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Native Oberon

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Title: Native Oberon  
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Native Oberon

developer Niklaus Wirth and Jürg Gutknecht
Programmed in Oberon
Source model Free and open source software
Initial release 1987 [1]
Available language(s) English
Supported platforms NS32032, several others
Default user interface Text user interface
License ETH Oberon License
Official website

The Oberon System[2] is a modular single user single process multitasking operating system developed in the late 1980s at ETH Zürich using the Oberon programming language.[3] It has an unconventional visual text-based user interface (TUI, see also below in Section 2 User Interface) for activating commands, which was very innovative at that time.


The Oberon operating system was originally developed as part of the NS32032-based Ceres workstation project. It is written almost entirely in the Oberon programming language .[4] The basic system was designed and implemented by Niklaus Wirth and Jürg Gutknecht and is fully documented in their book "Project Oberon"[5] and Martin Reiser's book "The Oberon System".[6] It was later extended and ported to other hardware[7] [8] [9] [10] [11] by a team at ETH-Zürich and there was recognition in popular magazines[12] [13] [14] [15] [16] .[17] Wirth and Gutknecht (although being active ICT professors) referred to themselves as 'part-time programmers' in the book 'Project Oberon'.[5]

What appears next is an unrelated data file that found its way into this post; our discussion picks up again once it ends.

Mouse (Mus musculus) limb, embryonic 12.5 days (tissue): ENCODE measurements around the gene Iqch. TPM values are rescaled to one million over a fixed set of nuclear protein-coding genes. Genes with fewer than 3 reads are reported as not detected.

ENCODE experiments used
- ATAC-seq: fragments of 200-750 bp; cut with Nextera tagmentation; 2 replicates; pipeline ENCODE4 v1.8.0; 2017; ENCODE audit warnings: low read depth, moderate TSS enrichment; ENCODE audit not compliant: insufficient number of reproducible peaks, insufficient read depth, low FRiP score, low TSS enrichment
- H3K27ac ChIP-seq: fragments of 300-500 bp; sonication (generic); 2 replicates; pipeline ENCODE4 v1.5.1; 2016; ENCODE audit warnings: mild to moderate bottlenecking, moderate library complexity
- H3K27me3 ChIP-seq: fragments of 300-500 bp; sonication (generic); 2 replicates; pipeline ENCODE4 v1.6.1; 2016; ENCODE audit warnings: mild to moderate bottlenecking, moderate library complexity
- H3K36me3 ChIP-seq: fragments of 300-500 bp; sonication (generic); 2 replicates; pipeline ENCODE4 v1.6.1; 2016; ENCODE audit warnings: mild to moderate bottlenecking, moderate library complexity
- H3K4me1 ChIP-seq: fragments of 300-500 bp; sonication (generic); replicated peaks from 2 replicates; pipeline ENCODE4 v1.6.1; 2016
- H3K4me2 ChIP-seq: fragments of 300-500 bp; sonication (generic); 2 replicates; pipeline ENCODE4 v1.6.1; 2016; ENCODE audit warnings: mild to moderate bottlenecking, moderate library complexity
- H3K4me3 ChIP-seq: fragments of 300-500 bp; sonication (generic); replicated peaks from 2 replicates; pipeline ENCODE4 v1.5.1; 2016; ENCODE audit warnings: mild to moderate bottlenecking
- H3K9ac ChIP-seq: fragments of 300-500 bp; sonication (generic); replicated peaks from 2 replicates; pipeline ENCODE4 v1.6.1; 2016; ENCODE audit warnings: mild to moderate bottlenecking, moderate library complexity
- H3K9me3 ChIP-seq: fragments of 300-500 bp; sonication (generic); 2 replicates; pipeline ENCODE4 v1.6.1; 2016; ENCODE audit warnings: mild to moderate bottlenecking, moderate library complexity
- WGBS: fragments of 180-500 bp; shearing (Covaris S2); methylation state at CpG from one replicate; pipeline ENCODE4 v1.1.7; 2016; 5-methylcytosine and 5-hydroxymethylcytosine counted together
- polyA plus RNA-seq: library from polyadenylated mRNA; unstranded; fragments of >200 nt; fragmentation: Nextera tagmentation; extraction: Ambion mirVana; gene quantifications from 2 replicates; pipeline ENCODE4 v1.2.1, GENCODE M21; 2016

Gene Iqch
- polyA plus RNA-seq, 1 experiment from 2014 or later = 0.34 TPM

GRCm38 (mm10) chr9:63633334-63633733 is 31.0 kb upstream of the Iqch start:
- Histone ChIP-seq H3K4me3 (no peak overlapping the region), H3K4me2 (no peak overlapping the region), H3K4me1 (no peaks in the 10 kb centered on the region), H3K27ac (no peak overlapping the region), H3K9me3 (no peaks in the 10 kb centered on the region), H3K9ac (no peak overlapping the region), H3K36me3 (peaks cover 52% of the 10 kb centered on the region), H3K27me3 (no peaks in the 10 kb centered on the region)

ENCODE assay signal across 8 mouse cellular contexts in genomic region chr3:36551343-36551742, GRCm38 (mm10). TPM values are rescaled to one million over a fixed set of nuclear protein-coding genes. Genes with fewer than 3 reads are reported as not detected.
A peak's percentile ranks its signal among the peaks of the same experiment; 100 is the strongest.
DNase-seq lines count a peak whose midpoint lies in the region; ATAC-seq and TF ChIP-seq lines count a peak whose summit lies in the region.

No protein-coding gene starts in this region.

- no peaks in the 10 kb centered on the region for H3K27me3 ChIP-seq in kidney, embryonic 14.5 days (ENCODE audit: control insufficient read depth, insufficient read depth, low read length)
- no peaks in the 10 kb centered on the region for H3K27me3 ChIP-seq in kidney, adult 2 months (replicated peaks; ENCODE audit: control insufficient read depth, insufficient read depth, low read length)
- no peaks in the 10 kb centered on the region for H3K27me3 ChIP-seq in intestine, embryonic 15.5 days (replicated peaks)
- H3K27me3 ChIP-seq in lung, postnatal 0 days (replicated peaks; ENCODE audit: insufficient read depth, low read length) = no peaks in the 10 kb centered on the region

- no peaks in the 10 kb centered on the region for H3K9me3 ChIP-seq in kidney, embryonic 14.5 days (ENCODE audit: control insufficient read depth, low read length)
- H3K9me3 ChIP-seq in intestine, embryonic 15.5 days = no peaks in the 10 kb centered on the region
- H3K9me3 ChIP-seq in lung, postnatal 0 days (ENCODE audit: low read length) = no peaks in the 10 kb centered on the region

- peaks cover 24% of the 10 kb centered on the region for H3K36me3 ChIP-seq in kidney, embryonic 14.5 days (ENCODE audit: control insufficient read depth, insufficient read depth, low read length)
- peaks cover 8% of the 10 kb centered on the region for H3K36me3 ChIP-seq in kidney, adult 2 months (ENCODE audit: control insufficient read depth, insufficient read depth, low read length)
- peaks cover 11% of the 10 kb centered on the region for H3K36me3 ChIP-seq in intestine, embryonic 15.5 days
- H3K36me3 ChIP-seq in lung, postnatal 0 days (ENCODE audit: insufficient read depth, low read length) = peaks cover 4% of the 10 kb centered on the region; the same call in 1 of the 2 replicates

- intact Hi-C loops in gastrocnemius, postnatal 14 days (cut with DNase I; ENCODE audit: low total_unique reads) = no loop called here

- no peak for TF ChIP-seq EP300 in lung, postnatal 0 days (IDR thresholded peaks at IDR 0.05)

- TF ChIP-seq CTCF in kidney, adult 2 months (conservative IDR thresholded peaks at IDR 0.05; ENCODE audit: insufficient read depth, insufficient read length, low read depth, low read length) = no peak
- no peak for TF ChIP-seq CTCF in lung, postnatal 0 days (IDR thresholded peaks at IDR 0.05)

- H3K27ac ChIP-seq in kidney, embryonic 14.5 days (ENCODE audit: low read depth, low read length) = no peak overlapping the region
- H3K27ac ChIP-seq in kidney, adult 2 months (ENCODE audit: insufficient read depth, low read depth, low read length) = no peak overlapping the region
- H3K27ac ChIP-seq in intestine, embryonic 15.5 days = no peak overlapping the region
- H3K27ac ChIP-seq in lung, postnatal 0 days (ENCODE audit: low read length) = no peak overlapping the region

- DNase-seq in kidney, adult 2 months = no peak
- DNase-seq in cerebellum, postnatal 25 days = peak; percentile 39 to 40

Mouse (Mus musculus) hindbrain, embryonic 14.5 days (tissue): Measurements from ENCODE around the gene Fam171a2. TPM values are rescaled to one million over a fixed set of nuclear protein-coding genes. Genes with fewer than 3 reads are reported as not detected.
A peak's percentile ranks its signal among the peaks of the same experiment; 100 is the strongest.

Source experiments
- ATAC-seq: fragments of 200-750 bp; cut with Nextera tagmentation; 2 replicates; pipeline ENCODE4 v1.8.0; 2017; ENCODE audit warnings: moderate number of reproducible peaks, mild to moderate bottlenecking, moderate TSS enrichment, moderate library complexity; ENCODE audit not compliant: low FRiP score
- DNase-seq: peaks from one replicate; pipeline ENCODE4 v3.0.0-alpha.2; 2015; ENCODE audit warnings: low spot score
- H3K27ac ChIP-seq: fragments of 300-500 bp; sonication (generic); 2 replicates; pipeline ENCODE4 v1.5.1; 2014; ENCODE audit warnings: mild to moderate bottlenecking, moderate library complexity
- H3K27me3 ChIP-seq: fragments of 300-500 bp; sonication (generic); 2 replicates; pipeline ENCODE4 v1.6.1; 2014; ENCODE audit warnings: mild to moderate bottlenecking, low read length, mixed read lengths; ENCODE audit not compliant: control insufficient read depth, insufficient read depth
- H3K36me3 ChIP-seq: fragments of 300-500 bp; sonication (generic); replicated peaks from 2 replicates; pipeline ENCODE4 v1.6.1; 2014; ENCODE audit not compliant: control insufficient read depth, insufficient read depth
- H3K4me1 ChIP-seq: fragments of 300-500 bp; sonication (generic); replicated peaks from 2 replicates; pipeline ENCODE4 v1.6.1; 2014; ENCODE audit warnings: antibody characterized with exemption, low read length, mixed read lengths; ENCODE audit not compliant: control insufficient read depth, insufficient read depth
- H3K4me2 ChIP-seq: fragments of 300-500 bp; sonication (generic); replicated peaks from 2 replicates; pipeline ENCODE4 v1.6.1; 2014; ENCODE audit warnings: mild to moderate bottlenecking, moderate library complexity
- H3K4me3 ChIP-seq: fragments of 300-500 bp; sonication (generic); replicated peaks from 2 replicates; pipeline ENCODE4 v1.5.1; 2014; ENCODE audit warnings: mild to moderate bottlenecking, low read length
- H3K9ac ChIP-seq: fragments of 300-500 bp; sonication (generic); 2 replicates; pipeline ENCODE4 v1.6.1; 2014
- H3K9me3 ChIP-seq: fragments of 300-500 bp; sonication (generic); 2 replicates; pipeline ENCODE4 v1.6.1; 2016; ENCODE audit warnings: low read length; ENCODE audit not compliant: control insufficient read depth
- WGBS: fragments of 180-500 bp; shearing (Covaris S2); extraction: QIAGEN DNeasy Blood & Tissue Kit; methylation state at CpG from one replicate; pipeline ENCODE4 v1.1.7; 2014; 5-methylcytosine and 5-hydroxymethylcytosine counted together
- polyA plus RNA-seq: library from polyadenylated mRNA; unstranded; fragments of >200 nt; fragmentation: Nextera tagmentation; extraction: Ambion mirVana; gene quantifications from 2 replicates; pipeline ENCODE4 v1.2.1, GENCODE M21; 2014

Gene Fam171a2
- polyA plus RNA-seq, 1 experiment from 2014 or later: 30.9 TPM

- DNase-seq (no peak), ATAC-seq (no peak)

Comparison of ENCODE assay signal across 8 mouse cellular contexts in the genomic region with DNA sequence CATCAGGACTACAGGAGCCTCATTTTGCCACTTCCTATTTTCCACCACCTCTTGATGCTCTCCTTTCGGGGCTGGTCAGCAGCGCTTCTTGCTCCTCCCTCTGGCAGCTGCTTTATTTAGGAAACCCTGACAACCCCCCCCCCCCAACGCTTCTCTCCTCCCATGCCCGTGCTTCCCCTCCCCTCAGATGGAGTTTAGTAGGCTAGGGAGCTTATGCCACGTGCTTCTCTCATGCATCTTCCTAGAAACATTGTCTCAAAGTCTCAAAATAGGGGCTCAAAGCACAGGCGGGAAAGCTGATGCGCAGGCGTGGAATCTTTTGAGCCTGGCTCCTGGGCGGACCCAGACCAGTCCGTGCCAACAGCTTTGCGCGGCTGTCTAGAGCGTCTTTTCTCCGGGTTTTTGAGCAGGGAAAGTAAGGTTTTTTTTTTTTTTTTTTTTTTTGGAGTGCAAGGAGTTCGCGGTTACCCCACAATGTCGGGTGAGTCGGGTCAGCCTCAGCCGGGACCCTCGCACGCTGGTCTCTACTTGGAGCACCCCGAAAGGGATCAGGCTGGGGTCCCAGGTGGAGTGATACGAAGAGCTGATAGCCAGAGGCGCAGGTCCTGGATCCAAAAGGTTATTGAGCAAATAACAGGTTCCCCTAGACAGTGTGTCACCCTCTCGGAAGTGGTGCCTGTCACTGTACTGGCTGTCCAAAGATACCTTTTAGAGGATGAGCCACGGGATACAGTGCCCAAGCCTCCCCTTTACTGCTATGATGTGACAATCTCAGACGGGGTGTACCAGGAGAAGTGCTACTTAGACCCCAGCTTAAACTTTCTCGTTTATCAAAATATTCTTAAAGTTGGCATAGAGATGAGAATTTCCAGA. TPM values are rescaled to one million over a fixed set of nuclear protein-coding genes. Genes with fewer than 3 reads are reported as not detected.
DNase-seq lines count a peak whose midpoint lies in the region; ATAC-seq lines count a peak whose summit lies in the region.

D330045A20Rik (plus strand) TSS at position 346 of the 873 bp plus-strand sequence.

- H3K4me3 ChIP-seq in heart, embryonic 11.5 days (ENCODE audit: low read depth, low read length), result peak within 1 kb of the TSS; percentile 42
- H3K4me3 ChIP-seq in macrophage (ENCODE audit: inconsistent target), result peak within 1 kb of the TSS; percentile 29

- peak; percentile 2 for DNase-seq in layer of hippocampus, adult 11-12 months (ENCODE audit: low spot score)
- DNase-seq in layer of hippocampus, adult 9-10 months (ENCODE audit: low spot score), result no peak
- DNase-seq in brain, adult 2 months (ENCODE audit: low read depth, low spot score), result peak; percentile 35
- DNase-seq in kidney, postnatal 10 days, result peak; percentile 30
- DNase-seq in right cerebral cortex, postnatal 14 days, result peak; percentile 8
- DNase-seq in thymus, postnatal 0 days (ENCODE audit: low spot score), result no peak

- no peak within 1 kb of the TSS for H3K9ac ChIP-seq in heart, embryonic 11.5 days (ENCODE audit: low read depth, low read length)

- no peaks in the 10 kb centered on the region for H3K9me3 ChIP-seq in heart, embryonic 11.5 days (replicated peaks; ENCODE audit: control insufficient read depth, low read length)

According to Josef Templ, a former member of the developer group at Eidgenössische Technische Hochschule, Zürich and later member of the "Institut für Systemsoftware" of Johannes Kepler University of Linz, where one version was maintained, the genealogy of the different versions of the Oberon System was the following:

Year Name Remark
1985   Start of the Oberon project
1987  V1 Internal use at ETHZ.[2][18] Only simple text editing facilities.
1991  V2  Extensible text model and a special editor called Write[19] supporting these extensions.
1991 System 3 Extensions to the kernel supporting persistent objects and object-libraries supporting object embedding and object linking. Gadgets, text-editor: Script, and graphics-editor: Illustrate
1992 Publication of the Oberon Trilogy: "Project Oberon",[5] "The Oberon System".",[6] and "Programming in Oberon" [4]
1992  V4 Functionality of Write integrated into standard text editor.
Rel. 1.4 Desktops
1993 Rel. 1.5 Generic document model
1994  V4 Hanspeter Mössenböck's appointment at JKU (Linz), development of V4 moved to Linz.
1995 Rel. 2.0 Extension of the document space to the whole internet. Improved bitmap-editor: Rembrandt. Online tutorials.
2000 ETH-Oberon System-3 renamed to ETH-Oberon
2002 AOS - A2 Active Oberon System[20] (later renamed to A2)

User interface